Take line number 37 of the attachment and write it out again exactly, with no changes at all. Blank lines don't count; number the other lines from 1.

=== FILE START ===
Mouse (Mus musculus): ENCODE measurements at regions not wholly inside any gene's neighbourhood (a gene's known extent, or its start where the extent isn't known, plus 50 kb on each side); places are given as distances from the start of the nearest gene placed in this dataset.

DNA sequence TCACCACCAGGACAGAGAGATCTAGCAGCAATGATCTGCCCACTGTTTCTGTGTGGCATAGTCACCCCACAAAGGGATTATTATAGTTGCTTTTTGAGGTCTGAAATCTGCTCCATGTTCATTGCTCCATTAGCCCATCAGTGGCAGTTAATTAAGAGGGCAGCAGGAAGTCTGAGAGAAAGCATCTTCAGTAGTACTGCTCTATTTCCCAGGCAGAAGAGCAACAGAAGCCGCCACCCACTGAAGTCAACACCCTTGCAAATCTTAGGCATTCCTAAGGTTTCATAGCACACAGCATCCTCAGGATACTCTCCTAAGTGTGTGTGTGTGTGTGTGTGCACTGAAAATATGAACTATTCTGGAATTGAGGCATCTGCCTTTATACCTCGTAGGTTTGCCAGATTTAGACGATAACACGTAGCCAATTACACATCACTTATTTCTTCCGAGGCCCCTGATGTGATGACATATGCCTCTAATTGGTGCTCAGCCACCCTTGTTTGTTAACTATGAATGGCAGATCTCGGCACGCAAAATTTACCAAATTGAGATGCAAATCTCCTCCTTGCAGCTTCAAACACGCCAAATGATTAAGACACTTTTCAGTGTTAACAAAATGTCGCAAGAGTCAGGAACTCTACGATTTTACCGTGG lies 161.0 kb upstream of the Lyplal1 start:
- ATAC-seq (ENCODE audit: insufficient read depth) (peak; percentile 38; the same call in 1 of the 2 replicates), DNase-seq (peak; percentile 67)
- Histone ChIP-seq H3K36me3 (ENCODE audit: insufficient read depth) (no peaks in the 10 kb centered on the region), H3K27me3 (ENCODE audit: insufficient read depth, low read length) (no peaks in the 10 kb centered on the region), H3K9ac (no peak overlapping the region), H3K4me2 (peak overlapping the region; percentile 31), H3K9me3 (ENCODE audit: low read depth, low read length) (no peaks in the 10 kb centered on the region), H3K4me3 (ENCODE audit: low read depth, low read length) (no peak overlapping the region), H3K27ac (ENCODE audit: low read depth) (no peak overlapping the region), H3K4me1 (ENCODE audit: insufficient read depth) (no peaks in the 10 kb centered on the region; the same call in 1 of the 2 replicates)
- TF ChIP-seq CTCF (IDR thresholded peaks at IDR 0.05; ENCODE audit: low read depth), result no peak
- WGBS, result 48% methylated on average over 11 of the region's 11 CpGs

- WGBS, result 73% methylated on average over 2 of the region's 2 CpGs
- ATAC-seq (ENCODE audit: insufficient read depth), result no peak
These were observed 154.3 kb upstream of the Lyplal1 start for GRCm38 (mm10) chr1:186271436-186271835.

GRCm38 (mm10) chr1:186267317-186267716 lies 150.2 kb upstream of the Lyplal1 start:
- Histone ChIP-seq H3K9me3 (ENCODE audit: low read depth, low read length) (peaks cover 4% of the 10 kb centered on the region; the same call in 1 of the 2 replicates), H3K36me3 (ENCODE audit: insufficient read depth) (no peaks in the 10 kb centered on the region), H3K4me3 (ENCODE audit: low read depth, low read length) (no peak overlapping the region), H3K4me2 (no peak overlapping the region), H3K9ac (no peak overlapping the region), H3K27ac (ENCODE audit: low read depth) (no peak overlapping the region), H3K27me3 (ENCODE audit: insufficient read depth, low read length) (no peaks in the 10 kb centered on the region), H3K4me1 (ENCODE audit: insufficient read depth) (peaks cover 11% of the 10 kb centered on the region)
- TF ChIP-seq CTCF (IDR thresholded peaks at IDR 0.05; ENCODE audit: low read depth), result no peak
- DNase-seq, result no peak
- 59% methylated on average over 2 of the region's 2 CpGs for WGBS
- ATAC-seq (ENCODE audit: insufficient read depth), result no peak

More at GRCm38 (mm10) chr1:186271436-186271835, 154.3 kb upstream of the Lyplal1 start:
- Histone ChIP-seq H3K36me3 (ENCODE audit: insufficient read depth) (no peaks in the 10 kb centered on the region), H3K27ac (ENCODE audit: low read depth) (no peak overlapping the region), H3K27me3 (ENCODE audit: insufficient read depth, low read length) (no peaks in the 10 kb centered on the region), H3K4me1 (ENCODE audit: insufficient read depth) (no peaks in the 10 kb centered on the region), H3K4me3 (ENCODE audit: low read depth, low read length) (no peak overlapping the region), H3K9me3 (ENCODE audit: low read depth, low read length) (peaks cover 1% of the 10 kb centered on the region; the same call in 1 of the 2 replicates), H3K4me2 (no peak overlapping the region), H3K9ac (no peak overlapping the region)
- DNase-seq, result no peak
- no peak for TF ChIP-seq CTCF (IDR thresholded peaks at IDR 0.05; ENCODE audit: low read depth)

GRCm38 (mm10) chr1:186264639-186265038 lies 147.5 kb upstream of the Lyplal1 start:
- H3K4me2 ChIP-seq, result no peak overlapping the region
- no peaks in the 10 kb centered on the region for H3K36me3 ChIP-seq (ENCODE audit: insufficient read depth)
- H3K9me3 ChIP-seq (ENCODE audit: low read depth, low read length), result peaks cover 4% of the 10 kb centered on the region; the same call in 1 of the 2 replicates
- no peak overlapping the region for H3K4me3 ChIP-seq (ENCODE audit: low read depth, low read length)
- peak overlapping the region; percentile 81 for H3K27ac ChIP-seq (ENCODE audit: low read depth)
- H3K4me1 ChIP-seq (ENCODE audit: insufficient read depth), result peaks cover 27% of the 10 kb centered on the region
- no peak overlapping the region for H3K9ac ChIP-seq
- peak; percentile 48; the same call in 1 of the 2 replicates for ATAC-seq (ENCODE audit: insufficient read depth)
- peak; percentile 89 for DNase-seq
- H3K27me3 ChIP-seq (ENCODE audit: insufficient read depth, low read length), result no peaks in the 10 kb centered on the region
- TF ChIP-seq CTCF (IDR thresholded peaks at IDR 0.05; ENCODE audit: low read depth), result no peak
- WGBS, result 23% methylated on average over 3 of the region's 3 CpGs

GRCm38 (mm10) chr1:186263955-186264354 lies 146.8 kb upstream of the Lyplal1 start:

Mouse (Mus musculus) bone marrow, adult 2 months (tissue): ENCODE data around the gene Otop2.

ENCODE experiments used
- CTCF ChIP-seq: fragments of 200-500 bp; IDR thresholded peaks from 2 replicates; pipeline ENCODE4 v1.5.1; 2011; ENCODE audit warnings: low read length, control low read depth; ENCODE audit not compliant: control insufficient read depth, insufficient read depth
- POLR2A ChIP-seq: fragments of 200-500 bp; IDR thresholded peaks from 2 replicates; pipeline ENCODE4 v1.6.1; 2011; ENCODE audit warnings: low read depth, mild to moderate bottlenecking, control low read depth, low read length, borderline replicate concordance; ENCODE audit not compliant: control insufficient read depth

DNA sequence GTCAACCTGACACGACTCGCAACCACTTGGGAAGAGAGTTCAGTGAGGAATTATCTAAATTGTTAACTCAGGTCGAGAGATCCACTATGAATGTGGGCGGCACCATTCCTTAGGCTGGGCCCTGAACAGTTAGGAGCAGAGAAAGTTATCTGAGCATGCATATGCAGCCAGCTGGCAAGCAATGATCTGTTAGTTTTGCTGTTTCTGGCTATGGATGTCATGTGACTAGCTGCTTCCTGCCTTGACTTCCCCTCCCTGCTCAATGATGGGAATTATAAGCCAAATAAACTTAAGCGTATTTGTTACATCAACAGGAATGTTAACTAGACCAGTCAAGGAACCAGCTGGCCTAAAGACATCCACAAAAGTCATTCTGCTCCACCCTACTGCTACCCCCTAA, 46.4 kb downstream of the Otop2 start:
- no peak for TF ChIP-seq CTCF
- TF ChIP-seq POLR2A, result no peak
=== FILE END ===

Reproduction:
- POLR2A ChIP-seq: fragments of 200-500 bp; IDR thresholded peaks from 2 replicates; pipeline ENCODE4 v1.6.1; 2011; ENCODE audit warnings: low read depth, mild to moderate bottlenecking, control low read depth, low read length, borderline replicate concordance; ENCODE audit not compliant: control insufficient read depth